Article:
The cool part about being a N.E.R.D.
TALK about a tour manager’s worst nightmare.
Chad Hugo had missed his flight from Virginia, skipped rehearsal and wasn’t picking up the phone. Worse still, with less than an hour until show time it appeared the 32-year-old multi-instrumentalist and superstar pop producer wasn’t going to be anywhere within three states of the Big Apple in time for a taping of “Late Show With David Letterman,” where he was scheduled to perform with his gold-selling hip-hop/rock/new wave group N.E.R.D.
Inside Midtown’s Ed Sullivan Theater on a recent Monday, the news of his absence provoked two divergent reactions: astonishment and near total apathy.
It’s a lot for a band like N.E.R.D. -- a self-described “niche” act on the cusp of a potentially paradigm-shifting mainstream crossover -- to land the kind of broad cultural pedestal provided by “Late Show.” And several of the broadcast’s producers seemed incredulous that Hugo should be M.I.A.
Meanwhile, N.E.R.D. tour support staff and band mates Sheldon “Shay” Haley and Pharrell Williams barely registered Hugo’s absence. Their attitude wasn’t so much “The show must go on” as a dismissive whatevs.
But then, Hugo and Williams have become well versed in each other’s peccadilloes. Over the course of a 14-year recording career, they have come to rank among the most elite hit makers in R&B, hip-hop and pop.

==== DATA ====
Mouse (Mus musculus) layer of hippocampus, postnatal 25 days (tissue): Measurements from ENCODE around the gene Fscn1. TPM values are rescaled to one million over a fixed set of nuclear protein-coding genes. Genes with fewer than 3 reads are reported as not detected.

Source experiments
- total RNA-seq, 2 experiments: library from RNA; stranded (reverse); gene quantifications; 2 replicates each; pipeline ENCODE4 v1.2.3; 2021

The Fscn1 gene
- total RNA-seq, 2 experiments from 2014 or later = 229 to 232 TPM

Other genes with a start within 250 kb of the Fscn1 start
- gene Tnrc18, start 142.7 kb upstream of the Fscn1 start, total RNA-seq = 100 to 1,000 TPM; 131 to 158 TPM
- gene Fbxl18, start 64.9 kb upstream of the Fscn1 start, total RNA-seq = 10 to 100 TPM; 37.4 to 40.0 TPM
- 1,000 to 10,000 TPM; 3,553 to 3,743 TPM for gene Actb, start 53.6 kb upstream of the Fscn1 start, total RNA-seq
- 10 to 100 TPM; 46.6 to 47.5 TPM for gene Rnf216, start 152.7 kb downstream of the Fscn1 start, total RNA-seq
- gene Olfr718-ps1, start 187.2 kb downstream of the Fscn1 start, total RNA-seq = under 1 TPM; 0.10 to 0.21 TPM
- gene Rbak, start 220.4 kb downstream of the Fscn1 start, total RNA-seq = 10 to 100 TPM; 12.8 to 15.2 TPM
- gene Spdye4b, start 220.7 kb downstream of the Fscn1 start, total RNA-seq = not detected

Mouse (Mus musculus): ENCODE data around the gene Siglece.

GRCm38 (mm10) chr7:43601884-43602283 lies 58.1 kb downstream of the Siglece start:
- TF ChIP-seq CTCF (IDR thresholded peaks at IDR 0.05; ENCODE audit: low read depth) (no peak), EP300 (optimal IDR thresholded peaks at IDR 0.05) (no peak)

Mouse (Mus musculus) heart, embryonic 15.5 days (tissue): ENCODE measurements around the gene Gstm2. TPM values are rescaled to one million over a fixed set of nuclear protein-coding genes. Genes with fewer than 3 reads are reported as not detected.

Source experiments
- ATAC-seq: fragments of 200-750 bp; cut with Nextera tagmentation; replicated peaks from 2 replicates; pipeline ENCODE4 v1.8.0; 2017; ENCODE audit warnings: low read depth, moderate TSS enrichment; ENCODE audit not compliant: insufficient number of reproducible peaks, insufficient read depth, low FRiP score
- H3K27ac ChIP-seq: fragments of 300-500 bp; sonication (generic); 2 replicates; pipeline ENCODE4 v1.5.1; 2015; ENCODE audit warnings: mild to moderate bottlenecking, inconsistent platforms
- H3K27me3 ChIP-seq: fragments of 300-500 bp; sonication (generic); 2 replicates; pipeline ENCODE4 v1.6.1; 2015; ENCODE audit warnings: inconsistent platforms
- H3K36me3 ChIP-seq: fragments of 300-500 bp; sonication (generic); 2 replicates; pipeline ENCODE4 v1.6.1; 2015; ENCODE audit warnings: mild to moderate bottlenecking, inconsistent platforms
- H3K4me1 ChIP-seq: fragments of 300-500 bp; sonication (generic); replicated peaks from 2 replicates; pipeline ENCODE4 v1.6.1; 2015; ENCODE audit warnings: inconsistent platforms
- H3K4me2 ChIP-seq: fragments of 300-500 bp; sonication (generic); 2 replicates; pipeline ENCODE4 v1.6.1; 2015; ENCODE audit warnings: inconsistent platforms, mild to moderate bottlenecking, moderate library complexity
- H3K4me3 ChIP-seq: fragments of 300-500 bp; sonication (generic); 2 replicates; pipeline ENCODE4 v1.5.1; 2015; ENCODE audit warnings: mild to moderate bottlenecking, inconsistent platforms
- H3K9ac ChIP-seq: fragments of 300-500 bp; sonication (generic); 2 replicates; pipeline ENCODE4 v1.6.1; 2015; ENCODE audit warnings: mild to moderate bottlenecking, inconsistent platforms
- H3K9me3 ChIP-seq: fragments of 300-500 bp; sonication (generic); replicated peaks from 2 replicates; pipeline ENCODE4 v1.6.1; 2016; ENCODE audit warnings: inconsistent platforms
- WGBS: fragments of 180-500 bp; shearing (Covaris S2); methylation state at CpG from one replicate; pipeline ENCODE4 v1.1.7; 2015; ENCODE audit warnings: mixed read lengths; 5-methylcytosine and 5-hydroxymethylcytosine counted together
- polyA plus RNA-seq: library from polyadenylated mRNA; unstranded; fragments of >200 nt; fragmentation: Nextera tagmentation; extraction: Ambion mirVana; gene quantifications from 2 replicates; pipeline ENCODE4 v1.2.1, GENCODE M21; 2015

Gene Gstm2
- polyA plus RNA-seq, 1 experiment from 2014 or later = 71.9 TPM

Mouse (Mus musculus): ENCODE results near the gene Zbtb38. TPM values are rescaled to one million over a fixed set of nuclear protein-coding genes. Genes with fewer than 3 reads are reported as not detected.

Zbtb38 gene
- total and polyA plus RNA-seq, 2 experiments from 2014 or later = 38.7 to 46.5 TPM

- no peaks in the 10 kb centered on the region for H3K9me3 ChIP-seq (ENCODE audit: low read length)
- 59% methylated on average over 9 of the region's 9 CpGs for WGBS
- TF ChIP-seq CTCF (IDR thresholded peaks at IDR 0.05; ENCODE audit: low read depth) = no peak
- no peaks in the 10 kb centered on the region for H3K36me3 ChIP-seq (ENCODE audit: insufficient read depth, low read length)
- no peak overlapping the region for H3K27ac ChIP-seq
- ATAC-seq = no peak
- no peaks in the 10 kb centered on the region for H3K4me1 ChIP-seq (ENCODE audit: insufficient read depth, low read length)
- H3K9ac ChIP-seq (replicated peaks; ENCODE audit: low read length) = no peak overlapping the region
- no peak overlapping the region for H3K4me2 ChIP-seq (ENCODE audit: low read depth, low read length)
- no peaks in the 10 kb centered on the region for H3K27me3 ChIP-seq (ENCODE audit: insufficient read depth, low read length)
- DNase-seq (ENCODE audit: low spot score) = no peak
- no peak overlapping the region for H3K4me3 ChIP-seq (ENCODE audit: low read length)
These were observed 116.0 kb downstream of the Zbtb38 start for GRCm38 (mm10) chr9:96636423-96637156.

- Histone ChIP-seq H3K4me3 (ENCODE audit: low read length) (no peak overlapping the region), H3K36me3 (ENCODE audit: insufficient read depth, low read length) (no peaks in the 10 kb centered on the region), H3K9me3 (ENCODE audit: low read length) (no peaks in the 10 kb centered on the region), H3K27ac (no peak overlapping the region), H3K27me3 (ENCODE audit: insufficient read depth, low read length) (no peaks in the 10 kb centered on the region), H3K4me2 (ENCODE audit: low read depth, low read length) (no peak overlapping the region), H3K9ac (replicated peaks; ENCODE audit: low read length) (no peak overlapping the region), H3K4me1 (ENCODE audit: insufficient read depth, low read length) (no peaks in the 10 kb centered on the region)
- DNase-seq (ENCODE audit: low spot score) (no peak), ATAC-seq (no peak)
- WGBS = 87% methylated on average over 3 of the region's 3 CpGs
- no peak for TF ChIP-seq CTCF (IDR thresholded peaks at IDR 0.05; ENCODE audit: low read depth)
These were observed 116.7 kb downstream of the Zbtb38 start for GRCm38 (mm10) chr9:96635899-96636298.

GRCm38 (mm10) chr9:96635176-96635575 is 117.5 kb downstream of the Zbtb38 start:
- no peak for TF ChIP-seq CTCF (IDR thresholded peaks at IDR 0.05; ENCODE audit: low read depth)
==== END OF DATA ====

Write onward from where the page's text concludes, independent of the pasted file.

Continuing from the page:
Their other group
WORKING under the professional alias the Neptunes, the Virginia Beach, Va., natives, who have been buddies since middle school, have crafted multi-platinum hit after hit for an eclectic roster of major stars, including Britney Spears (“I’m a Slave 4 U”), Snoop Dogg (“Drop It Like It’s Hot”) and Gwen Stefani (“Hollaback Girl”), in addition to several songs on Madonna’s new album, “Hard Candy.”
And since 2001, after the release of N.E.R.D.'s forward-looking debut, “In Search of . . .” -- a record that helped break down musical walls and infuse mash-up culture in hip-hop at a time when the genre’s abiding aesthetic was defiantly homogeneous -- Hugo has skipped out on tour dates and promo duties pretty much at will; a keyboard tech is always at the ready to serve as Hugo’s understudy (as he eventually did for the producer-musician on Letterman). It got so chronic, N.E.R.D. entourage members joke about making a cardboard cut-out of Hugo for photo shoots (such as one Hugo blew off for this story).